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Book Review: Heal - The Vital Role of Dogs in the Search for Cancer Cures
 Heal Book Cover by Arlene Weintraub ECW Press

After losing her sister to gastric cancer, Arlene Weintraub—science writer, investigative reporter and lifelong dog lover—embarked on a two-year personal and professional journey, delving deeply into the world of comparative oncology. During that time, she visited eight universities and interviewed scientists, medical doctors, veterinarians, researchers, professors and dog owners.

Comparative oncology is a research initiative that recruits dogs with cancer to generate new and improved treatments for humans and their canine best friends. As Weintraub notes, “Genetically speaking, our canine companions are more closely related to us than we realize.” Comparable to those who take part in human clinical trials, the dogs in these studies have few options; standard treatments are too costly and/or do not work, which ultimately leads their owners to seek out experimental drug trials. Also like humans, the lucky ones have years added to their lives, while others do not fare as well.

Weintraub begins her research with 206 dogs who participated in a 2001 medical trial in search of an approved product to treat cancer in canines. As a result of these trials, Palladia, a groundbreaking first-ever drug, was accepted by the FDA for use in the treatment of canine mast cell tumors. Based upon these successful studies, the drug Sutent was later developed to shrink a broad spectrum of mast cell tumors in humans, with the potential for long-term survival. In subsequent chapters, Weintraub describes other success stories. The efficacy of the trials, the cutting-edge treatments and the people involved are well documented.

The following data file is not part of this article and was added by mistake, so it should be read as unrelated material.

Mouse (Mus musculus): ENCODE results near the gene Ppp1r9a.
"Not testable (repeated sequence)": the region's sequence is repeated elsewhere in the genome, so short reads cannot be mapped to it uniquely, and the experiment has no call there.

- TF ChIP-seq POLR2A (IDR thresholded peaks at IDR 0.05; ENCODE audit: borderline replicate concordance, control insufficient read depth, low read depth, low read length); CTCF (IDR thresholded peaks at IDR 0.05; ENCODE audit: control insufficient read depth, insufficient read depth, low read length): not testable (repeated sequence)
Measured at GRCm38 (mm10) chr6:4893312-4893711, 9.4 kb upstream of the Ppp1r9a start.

Her interviews are up close and personal. We come to understand the struggle involved in getting a drug tested and approved, as well as the personal agony of people who are facing the loss of their much-loved companion animals. Behind the data is a bigger question: how far will we, as pet owners, go to have more time with our dogs and cats? And at what cost emotionally?

At every turn, Weintraub shows us the correlation between human and animal healing, and weaves in the story of her own healing from the loss of her sister. The dogs she encounters during her research become her comfort, restoring her faith in science as they pave the way to unlocking cancer’s mysteries and, ultimately, making it a less frightening diagnosis.

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Bev Thompson writes for working- and service-dog online publications and rescue organizations.

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